Connect to SQL Server

It’s time to connect SSMA to your SQL Server 2008 R2 instance. For the Server name, you’ll need the server name and instance for the target server. You can select an existing database to migrate to using the Database control. You can also type in the name of a new database. For a new database, SSMA prompts you to create it.

When connecting to SQL Server Express instances or an instance not running SQL Server Agent, you’ll receive the following warning indicating that you won’t be able to use the Server-side data migration engine. The Server-side data migration engine is the preferred way for migrating data into SQL Server directly from the source, but requires SQL Server Agent on your destination server.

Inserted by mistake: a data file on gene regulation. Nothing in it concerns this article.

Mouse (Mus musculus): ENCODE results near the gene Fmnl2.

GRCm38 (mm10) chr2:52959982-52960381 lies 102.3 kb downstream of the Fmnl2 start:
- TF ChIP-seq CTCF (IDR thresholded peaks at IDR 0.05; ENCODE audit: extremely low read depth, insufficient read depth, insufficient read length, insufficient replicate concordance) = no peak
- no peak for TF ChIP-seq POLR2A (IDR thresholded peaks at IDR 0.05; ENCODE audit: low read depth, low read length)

You can continue from this dialog to start the actual migration process.

Modifying the Target Database and Schema

Once you connect to SQL Server, you have the option of mapping the given Sybase database or database.schema combination to a database or database.schema combination on SQL Server. The Schema Mapping tab is available when you click on a database or schema in the Sybase Metadata Explorer. To make a change for a specific mapping, select the line in the Schema Mapping tab and click the Modify command. You can then choose the desired target on your SQL Server. You can use the Reset to Default command to go back to the original settings that SSMA chose.

Convert Schema

Now that you’ve determined the schema mapping to the target SQL Server instance, you are now ready to convert the schema. Click the Convert Schema command on the toolbar to begin the process. Once the conversion is finished, you should see the SQL Server Metadata Explorer populated with the tables listed in bold as shown below.


Synchronize with Database